A new generation of activists, driven by the lack of trust in political institutions, will become increasingly influential in the coming years, according to USC Annenberg’s 2020 Global Communication Report.
The new activists employ modern public relations tools to raise awareness of a broad spectrum of social and environmental issues, according to the study. The new activists tend to be younger, nonwhite, urban, female, well-educated and tech-savvy. They’re more likely to organize voters online than protest in public. Importantly, they’re open to cooperation with brands. The values of the responsible new activists often align with good business values.
Yet relatively few corporations and their PR departments are prepared to work cooperatively with the new breed of activists or respond to their attacks, the survey shows. The activists could pose a threat to companies following practices they oppose. But they also offer an opportunity to corporations that are committed to solving social issues, including diversity, voter rights, equal rights, environmental protection, and climate change.
Most PR professionals surveyed agree that corporations should take a public stand on social issues directly related to their business. While most (70%) claim to support activists, 60% confess they rarely involve activist groups when creating a new initiative for their company or their clients.
Few Brands talk to Activists
Even though most of those who work with activists find the practice beneficial to their brand, only 11% plan to engage with an activist group in 2020. This lack of communication explains why only 31% of PR professionals surveyed believe their organization is fully prepared to respond to potential activist attacks.
“Having historically being viewed as adversaries, modern activists have more in common with their corporate counterparts than many professionals realize,” says Fred Cook, USC Center for Public Relations director. “Both groups are addressing critical societal issues through purposeful communications and civic engagement. New Activism requires a new perspective from PR.”
PR and activists are Similar in Many Ways
Both the new activists and PR professionals agree that the best strategy for creating long-lasting change is not protesting but voting. Like the PR industry, the new activists shape new strategies to close the gap between temporary awareness and lasting results.
PR professionals say traditional activist tactics, such as protests and walkouts, are better for raising awareness than for influencing the political process. They agree that mobilizing voters (37%), running for office (34%) and voting in elections (31%) are more effective long-term. In a separate survey, activists place an even greater importance on voting in elections (43%), while few activists (11%) believe protesting in public creates long-lasting change.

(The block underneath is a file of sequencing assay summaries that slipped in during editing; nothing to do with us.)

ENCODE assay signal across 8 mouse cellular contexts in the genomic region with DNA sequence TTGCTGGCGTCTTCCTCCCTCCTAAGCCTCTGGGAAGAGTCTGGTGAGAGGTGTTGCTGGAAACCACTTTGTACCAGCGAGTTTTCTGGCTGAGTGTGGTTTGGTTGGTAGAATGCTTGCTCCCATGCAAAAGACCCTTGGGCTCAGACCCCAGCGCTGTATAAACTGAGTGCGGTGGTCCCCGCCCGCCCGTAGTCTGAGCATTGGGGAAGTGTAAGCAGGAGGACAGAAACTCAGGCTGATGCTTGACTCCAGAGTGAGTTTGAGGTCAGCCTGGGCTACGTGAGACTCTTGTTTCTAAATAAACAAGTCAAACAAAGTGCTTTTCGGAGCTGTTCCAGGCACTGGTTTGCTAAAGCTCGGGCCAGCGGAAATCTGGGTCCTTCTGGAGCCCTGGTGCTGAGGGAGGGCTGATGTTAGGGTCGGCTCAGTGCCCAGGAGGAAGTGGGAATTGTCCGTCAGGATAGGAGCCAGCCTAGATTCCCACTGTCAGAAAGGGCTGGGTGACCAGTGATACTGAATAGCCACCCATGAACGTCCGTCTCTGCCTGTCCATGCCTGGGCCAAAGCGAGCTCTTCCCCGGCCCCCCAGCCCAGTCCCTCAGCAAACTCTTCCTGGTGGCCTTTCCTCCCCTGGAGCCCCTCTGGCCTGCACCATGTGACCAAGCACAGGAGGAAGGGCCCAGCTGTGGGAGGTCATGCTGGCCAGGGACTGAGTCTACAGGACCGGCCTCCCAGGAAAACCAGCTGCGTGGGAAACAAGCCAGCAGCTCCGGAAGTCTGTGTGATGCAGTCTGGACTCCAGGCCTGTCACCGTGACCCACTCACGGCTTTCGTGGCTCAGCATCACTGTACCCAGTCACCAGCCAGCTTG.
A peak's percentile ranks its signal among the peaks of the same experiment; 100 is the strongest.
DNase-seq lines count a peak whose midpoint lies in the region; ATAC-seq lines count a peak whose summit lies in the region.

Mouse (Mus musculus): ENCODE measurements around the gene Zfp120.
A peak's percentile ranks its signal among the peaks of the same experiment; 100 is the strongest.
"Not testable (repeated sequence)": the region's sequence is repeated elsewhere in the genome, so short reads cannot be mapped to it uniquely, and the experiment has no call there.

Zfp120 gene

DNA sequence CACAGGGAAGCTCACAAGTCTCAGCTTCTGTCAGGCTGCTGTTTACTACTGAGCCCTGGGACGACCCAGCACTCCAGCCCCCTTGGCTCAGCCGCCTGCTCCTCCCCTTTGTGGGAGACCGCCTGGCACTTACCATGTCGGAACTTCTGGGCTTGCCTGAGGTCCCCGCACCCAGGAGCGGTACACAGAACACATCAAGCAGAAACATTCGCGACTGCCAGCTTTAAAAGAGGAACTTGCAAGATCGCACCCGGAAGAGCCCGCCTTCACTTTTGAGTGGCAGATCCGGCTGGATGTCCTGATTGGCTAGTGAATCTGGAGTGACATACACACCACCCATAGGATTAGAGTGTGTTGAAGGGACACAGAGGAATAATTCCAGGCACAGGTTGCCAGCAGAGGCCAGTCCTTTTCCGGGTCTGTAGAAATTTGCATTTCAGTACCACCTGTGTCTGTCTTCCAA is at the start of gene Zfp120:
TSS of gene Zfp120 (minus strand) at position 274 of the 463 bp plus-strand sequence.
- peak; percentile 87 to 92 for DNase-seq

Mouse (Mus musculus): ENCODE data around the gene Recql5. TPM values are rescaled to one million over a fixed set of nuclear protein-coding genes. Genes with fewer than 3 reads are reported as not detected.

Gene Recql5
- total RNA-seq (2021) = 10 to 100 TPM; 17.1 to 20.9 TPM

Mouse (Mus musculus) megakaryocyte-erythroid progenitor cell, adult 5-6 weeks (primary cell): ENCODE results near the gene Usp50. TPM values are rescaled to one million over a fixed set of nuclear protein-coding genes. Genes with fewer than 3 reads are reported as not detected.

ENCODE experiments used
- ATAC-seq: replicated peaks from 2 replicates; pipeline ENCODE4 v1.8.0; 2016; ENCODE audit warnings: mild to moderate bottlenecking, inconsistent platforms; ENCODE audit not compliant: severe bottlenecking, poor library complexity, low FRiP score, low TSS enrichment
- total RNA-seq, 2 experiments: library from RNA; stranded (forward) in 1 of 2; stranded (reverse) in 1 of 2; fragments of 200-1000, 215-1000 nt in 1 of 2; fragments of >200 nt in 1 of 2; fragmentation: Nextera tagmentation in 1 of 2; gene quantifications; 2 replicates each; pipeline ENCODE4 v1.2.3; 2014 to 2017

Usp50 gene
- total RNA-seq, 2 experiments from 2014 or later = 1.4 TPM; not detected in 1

Communicators agree that impassioned “average citizens” can be more influential than CEOs and journalists.
“We are witnessing the democratization of activism: Today’s activists are everyday citizens united in their desire to create real change and they’re employing modern communication strategies to influence the political process,” Cook says. “Their influence is growing, and they’re willing to partner with progressive companies who align with their values.”
The Road to Corporate Social Responsibility
Numerous research reports have shown that that corporate social responsibility improves long-term business performance. In addition, surveys show that consumers prefer to patronize businesses with strong histories of social responsibility and are more likely to purchase stocks of companies with solid ethical records.
While organizations typically emphasize financial contributions or employee volunteer work, partnerships with activists offers a valuable strategy for energizing corporate CSR efforts. Recording and measuring activities will help companies make better decisions about which social initiatives to support, improve the efficiency of their programs, and convince skeptical stakeholders of the value of the efforts. PR, community relations, and CSR professionals can and should lead corporate efforts to cooperate with, support and empower activists that share the organization’s values. Aligning with responsible activists can undoubtedly amplify the corporate voice.
Bottom Line: Young, tech-savvy activists can torment companies they loathe, but they can also boost corporate reputations by enhancing their CSR efforts. Activists’ goals align well with those of companies on many social and political issues. In reaching out and engaging with the new breed of activists, PR professionals can amplify their organizations’ messages and values.
William J. Comcowich founded and served as CEO of CyberAlert LLC, the predecessor of Glean.info. He is currently serving as Interim CEO and member of the Board of Directors. Glean.info provides customized media monitoring, media measurement and analytics solutions across all types of traditional and social media.